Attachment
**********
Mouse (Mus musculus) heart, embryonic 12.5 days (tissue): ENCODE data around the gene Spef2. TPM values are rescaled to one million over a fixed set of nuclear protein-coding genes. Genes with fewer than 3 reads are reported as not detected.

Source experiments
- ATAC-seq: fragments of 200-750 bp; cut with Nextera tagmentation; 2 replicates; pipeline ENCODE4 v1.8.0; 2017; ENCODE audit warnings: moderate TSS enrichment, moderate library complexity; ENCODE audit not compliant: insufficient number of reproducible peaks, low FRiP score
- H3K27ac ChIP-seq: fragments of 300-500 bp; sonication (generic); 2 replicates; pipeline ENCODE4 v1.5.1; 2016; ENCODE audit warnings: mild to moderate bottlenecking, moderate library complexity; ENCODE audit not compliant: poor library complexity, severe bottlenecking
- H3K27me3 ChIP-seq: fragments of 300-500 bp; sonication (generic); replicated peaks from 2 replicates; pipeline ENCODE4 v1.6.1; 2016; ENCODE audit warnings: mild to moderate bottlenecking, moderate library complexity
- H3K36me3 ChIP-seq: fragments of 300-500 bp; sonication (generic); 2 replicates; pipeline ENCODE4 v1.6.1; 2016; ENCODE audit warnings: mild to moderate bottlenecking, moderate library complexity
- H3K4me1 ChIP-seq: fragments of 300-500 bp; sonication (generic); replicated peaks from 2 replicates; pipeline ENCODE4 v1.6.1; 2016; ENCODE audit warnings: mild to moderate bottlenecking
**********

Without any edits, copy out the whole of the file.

Mouse (Mus musculus) heart, embryonic 12.5 days (tissue): ENCODE data around the gene Spef2. TPM values are rescaled to one million over a fixed set of nuclear protein-coding genes. Genes with fewer than 3 reads are reported as not detected.

Source experiments
- ATAC-seq: fragments of 200-750 bp; cut with Nextera tagmentation; 2 replicates; pipeline ENCODE4 v1.8.0; 2017; ENCODE audit warnings: moderate TSS enrichment, moderate library complexity; ENCODE audit not compliant: insufficient number of reproducible peaks, low FRiP score
- H3K27ac ChIP-seq: fragments of 300-500 bp; sonication (generic); 2 replicates; pipeline ENCODE4 v1.5.1; 2016; ENCODE audit warnings: mild to moderate bottlenecking, moderate library complexity; ENCODE audit not compliant: poor library complexity, severe bottlenecking
- H3K27me3 ChIP-seq: fragments of 300-500 bp; sonication (generic); replicated peaks from 2 replicates; pipeline ENCODE4 v1.6.1; 2016; ENCODE audit warnings: mild to moderate bottlenecking, moderate library complexity
- H3K36me3 ChIP-seq: fragments of 300-500 bp; sonication (generic); 2 replicates; pipeline ENCODE4 v1.6.1; 2016; ENCODE audit warnings: mild to moderate bottlenecking, moderate library complexity
- H3K4me1 ChIP-seq: fragments of 300-500 bp; sonication (generic); replicated peaks from 2 replicates; pipeline ENCODE4 v1.6.1; 2016; ENCODE audit warnings: mild to moderate bottlenecking